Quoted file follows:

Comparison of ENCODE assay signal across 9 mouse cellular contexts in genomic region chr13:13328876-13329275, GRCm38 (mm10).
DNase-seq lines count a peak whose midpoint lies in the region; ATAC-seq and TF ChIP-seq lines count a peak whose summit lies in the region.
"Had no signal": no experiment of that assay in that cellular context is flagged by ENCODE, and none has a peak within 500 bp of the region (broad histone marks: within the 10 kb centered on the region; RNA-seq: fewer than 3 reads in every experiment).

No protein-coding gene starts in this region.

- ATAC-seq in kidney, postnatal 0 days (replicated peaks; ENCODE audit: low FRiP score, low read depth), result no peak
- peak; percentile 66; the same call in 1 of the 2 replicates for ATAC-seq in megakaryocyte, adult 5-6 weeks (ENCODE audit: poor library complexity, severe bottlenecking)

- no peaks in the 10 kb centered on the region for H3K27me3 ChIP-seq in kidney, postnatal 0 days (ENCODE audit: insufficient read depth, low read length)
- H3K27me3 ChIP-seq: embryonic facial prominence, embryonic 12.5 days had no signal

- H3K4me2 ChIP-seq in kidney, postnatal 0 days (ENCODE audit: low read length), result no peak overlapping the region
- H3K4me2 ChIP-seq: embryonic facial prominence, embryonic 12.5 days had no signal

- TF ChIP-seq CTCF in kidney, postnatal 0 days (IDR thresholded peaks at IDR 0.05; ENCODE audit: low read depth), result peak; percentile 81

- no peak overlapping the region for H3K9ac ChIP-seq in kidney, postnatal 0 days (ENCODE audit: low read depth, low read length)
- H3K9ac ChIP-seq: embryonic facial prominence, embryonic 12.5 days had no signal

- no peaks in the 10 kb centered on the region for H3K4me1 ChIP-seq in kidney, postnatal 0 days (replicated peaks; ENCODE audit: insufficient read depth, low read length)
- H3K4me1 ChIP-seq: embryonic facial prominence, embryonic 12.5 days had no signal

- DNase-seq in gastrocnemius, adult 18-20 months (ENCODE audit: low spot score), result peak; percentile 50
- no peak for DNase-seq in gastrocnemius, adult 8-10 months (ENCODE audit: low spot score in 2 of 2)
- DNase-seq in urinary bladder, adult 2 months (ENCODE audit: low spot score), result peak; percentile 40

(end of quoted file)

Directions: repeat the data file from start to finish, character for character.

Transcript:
Comparison of ENCODE assay signal across 9 mouse cellular contexts in genomic region chr13:13328876-13329275, GRCm38 (mm10).
DNase-seq lines count a peak whose midpoint lies in the region; ATAC-seq and TF ChIP-seq lines count a peak whose summit lies in the region.
"Had no signal": no experiment of that assay in that cellular context is flagged by ENCODE, and none has a peak within 500 bp of the region (broad histone marks: within the 10 kb centered on the region; RNA-seq: fewer than 3 reads in every experiment).

No protein-coding gene starts in this region.

- ATAC-seq in kidney, postnatal 0 days (replicated peaks; ENCODE audit: low FRiP score, low read depth), result no peak
- peak; percentile 66; the same call in 1 of the 2 replicates for ATAC-seq in megakaryocyte, adult 5-6 weeks (ENCODE audit: poor library complexity, severe bottlenecking)

- no peaks in the 10 kb centered on the region for H3K27me3 ChIP-seq in kidney, postnatal 0 days (ENCODE audit: insufficient read depth, low read length)
- H3K27me3 ChIP-seq: embryonic facial prominence, embryonic 12.5 days had no signal

- H3K4me2 ChIP-seq in kidney, postnatal 0 days (ENCODE audit: low read length), result no peak overlapping the region
- H3K4me2 ChIP-seq: embryonic facial prominence, embryonic 12.5 days had no signal

- TF ChIP-seq CTCF in kidney, postnatal 0 days (IDR thresholded peaks at IDR 0.05; ENCODE audit: low read depth), result peak; percentile 81

- no peak overlapping the region for H3K9ac ChIP-seq in kidney, postnatal 0 days (ENCODE audit: low read depth, low read length)
- H3K9ac ChIP-seq: embryonic facial prominence, embryonic 12.5 days had no signal

- no peaks in the 10 kb centered on the region for H3K4me1 ChIP-seq in kidney, postnatal 0 days (replicated peaks; ENCODE audit: insufficient read depth, low read length)
- H3K4me1 ChIP-seq: embryonic facial prominence, embryonic 12.5 days had no signal

- DNase-seq in gastrocnemius, adult 18-20 months (ENCODE audit: low spot score), result peak; percentile 50
- no peak for DNase-seq in gastrocnemius, adult 8-10 months (ENCODE audit: low spot score in 2 of 2)
- DNase-seq in urinary bladder, adult 2 months (ENCODE audit: low spot score), result peak; percentile 40